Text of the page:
Smallpox Variolation in Canada

     Variolation is the act of inserting viral matter or pus from a lesion found in a smallpox patient by putting it inside a small scratch in a person’s arm who did not already have smallpox so that a mild infection would result, and this would lead to protection from a more severe version of the virus in the future. Variolation was first used in British-held Quebec in 1765. By 1769 immunization among the prominent English and French families in Quebec and most of the British troops stationed in the colony had been implemented. Variolation also benefited the Indigenous population of British North America. In 1796, British colonial authorities allowed the Mohawk living near Kingston area of Upper Canada (an historical name for modern-day Ontario) to be variolated. Smallpox immunization through variolation would continue in British North America until the 1850s.

The First Vaccine

     Dr. Edward Jenner discovered the first vaccine in 1796. This vaccine was made from cowpox matter. Cowpox is a disease of cows that when transmitted to healthy humans causes sores, fever, vomiting, fatigue, and sore throat. Dr. Jenner cut an incision in his gardener’s son and put matter from a cowpox sore inside. He believed that this would lead to immunity of cowpox. After the boy recovered from cowpox, Jenner inoculated the boy with smallpox matter to see if immunity to cowpox would also create immunity to smallpox. Jenner was right and the boy became immune to smallpox. Jenner’s work led to the widespread production and use of the smallpox vaccine. The modern smallpox vaccine is made from a weakened or killed form of a microbe, toxins, or a surface protein that is derived from a calf lymph. This vaccine does not contain the smallpox virus.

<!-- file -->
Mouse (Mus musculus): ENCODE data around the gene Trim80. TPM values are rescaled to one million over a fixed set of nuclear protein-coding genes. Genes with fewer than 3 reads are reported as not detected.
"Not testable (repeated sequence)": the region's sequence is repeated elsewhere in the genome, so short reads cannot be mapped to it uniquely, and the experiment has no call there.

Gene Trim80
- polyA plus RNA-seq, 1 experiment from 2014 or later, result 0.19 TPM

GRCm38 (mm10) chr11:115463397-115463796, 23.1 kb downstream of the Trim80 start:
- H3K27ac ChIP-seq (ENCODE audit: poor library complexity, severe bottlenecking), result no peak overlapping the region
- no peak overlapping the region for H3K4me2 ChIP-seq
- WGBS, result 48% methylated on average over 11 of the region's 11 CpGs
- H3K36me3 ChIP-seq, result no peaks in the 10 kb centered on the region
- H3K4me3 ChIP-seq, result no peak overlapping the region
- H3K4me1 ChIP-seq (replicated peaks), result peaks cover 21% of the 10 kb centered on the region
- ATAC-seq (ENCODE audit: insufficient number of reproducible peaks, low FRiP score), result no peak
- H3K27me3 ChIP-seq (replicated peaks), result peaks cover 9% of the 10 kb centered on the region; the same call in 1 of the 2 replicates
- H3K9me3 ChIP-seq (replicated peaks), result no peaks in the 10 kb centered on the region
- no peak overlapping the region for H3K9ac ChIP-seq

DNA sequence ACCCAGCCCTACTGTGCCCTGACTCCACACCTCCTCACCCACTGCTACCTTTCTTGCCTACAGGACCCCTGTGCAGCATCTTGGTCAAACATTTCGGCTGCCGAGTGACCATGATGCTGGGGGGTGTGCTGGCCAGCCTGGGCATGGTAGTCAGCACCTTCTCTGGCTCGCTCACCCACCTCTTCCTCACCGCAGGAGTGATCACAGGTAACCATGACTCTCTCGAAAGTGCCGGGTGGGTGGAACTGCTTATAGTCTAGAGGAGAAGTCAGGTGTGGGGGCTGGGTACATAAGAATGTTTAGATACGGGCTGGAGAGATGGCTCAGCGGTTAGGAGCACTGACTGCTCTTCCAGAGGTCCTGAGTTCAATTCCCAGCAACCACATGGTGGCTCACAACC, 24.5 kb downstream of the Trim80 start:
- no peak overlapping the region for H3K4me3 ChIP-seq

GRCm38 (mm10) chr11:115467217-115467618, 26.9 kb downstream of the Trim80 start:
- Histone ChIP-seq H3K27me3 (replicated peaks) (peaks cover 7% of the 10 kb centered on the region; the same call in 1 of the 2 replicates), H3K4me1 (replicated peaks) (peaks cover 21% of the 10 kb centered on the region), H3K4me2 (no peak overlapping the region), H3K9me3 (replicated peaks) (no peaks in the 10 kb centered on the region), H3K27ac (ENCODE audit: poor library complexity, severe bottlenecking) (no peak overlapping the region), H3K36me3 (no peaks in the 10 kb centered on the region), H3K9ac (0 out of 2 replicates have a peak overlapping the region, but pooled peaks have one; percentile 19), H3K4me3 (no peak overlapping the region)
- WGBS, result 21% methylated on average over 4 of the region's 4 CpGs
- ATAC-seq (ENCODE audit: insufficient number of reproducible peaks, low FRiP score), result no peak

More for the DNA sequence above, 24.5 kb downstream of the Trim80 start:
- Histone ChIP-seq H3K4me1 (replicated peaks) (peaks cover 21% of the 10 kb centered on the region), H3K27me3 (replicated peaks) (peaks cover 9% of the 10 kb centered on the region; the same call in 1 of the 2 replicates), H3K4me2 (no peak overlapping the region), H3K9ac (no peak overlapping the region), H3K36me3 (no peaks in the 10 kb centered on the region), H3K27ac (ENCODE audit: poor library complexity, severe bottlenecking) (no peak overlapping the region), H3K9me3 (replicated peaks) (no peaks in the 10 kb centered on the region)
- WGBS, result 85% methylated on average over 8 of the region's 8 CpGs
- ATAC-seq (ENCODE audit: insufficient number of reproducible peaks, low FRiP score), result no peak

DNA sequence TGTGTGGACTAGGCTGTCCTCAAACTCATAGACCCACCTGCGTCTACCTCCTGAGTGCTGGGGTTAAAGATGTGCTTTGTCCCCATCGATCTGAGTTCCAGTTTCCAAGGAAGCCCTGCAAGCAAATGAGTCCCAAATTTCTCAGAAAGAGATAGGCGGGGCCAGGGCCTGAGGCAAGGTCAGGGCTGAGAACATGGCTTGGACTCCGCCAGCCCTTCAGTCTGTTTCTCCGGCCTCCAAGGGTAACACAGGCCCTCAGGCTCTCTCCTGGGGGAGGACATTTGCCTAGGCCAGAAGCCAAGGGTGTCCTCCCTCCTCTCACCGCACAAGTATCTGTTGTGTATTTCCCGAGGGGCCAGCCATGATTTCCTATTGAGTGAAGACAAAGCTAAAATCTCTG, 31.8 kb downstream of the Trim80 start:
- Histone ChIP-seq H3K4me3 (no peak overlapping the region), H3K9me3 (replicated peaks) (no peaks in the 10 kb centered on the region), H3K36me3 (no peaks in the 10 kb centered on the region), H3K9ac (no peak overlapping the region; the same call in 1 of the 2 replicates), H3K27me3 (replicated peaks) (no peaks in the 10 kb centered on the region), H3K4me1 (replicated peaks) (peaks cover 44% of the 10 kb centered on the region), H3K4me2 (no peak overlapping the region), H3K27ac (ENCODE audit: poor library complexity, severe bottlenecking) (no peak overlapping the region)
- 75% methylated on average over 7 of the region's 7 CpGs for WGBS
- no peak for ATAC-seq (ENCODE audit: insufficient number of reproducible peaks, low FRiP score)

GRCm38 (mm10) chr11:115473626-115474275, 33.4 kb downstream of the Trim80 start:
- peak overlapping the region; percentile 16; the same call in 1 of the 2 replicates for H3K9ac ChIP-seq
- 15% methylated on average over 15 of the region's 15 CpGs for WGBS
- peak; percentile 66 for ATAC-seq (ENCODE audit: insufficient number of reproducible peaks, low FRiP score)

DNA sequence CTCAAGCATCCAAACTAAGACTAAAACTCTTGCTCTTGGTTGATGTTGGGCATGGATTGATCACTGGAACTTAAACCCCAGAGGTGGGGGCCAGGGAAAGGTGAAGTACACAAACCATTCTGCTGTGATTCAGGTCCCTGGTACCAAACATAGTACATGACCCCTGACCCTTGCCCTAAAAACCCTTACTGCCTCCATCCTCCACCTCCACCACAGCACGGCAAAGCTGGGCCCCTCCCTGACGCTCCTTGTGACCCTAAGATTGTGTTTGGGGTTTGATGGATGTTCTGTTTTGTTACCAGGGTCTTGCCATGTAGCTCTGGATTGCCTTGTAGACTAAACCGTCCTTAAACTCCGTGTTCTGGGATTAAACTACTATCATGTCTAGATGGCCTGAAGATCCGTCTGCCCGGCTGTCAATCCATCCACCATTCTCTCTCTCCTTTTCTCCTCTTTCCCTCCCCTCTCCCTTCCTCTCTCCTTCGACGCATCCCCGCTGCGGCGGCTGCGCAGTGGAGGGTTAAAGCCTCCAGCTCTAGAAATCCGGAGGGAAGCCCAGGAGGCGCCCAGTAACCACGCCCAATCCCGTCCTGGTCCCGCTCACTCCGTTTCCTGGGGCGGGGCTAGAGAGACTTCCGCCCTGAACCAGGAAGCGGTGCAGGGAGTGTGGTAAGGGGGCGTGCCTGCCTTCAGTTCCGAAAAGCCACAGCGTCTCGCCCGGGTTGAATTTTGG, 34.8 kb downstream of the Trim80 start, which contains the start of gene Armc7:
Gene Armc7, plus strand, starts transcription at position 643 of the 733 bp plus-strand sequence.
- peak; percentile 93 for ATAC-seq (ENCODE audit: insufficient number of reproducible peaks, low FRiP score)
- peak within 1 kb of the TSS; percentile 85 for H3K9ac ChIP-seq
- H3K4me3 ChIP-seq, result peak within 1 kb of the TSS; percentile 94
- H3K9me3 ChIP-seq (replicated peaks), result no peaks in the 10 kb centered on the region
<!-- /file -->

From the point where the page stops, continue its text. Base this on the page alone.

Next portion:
The Beginning of Vaccination in Canada

     After Edward Jenner’s discovery, vaccination was used in North America. The first indigenous people were vaccinated in 1803 after travelling hundreds of kilometres to receive it. In 1807, Jenner sent a supply of smallpox vaccine to the Five Nations of the Iroquois along with his book about vaccination to help explain how it worked. The chief of the Five Nations received the gift with great appreciation and wrote back to thank Jenner, saying “we send with this a belt and string of Wampum in token of our acceptance of your precious gift, and we beseech the Great Spirit to take care of you in this world and in the land of spirits.” Smallpox vaccination saved many Indigenous Canadians, but it would take time for its benefits to be appear consistently everywhere in Canada because smallpox continued to come from travellers from the United States, where vaccination was adopted more slowly. Moreover, obtaining enough vaccines was challenging.

The Hudson Bay Company and Vaccination

     Before a strong localised government, businesses like the Hudson Bay Company assisted in the transportation of knowledge and medicine. Dr. William Todd, a surgeon and an HBC employee near the border of modern-day Manitoba and Saskatchewan heard of “some bad disease” infecting locals. Todd, who had recently received a fresh supply of vaccine from England, guessed correctly that the disease was smallpox. He immediately vaccinated sixty First Nations living in the vicinity of Fort Pelly, and he also taught them the technique of arm-to-arm vaccination, so that they could vaccinate others. In arm-to-arm vaccination, as soon as a cowpox pustule appeared on a vaccinated person’s arm, material from the lesion was removed and used to vaccinate another person. Todd also sent fresh vaccine to other HBC traders, resulting in the company being able to reduce the spread.